When planning for T.C. Williams, administrators investigated other schools' programs to learn what had and hadn't worked. A big challenge was figuring out how to restrict Internet use to academic -- or at least wholesome -- uses, and block pornographic Web sites, video games and music downloading.
While parents must sign statements agreeing to abide by the school's "acceptable use" policy, parents aren't always the best monitors of tech-savvy kids. Often, computers are to parents what rock music was to their own parents' generation: an intimidating new language in which only the young are fluent, a world that can seem dangerous to outsiders.
Only a few parents attended laptop information sessions last week, and administrators have largely taken responsibility for supervision. They have installed three filters and a warning system that alerts the school if questionable words or sites show up on a computer. Without reformatting, which is forbidden, the computers can't connect to the Internet anywhere but at school, and the system has no instant messaging or e-mail, although the school is considering adding a limited e-mail system.
At training sessions yesterday, Chris Sieger, the school's director of information technology, warned students that administrators can track from afar the Web sites they visit. If a student breaks through to a restricted site, he said, administrators will see it almost immediately, identify the culprit and block the site. They also plan to confiscate offenders' computers and cleanse them of banned material.
Dyson warned that the school watchdogs will be up against some sharper adversaries than they saw at Minnie Howard. "You do have hackers walking around in T.C. Williams High School," he said. "I know a few myself."
Patrick Welsh, an English teacher, said yesterday that he already had heard students talking about beating the system. "The guys who know computers -- they call them the 'gamers' -- they're getting very popular, because they're going to try to break the code," he said.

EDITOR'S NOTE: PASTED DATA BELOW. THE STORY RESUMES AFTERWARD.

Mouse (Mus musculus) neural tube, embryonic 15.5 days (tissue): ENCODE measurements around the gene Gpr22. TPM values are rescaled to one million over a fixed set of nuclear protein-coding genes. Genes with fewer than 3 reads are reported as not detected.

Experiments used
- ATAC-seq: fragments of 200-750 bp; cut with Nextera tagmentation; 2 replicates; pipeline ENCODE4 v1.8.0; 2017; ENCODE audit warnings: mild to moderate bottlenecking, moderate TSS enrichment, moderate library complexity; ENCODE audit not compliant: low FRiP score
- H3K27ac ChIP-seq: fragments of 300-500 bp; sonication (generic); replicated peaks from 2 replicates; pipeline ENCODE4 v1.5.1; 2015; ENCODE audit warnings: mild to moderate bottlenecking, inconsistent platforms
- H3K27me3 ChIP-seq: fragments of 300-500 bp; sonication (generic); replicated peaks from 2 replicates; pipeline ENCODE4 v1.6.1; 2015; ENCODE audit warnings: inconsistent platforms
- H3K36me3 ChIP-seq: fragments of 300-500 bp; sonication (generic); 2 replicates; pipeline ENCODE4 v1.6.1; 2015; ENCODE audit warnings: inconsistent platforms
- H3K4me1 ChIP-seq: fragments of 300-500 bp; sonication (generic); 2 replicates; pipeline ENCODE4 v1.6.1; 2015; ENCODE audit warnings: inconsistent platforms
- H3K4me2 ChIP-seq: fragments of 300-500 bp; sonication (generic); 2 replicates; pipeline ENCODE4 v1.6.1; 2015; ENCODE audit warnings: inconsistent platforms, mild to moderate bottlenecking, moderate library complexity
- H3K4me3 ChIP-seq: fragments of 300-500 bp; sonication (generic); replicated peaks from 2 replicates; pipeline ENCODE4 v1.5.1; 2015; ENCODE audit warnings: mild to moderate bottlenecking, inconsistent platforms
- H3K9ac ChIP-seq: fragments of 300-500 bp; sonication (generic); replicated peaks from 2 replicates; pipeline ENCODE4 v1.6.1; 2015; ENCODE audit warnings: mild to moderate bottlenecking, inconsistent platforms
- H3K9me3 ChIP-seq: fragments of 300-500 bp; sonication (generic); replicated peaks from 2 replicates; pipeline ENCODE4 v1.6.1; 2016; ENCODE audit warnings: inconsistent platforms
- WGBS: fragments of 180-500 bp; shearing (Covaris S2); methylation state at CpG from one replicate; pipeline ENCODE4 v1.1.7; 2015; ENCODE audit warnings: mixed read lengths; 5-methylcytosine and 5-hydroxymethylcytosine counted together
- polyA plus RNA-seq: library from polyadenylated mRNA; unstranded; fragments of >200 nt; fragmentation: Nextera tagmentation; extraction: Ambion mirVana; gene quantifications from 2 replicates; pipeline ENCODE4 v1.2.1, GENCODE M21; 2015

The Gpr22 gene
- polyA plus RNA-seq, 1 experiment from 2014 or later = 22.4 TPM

Accidents are also part of the landscape.
"Kids are still kids; they're going to drop them, they're going to lay them down and forget to pick it up," Colantuoni said. Last year, several laptops took unscheduled solo trips around town after students left them on city buses; one turned up in Denver. With security warnings on the cover and instant identification if a laptop is plugged into an outside network, these computers have a better chance of being returned than most. The security manufacturer guarantees that it will find a lost laptop within 60 days or replace it.
The laptops can serve as doors into new worlds. Last year at Minnie Howard's laptop handout, "it was almost like Christmas," Colantuoni said. "Some of them were wiping it off, some of them were looking at it wide-eyed." In the cafeteria, "kids from Ethiopia were showing their friends where their country was."
In the end, though, laptops in schools may become as common as gym shorts.
"When I started teaching, the VCR was new, films were new," said G.A. Hagen, a technology teacher who was a member of T.C. Williams's first graduating class, 37 years ago. "It's just another tool to supplement the learning process."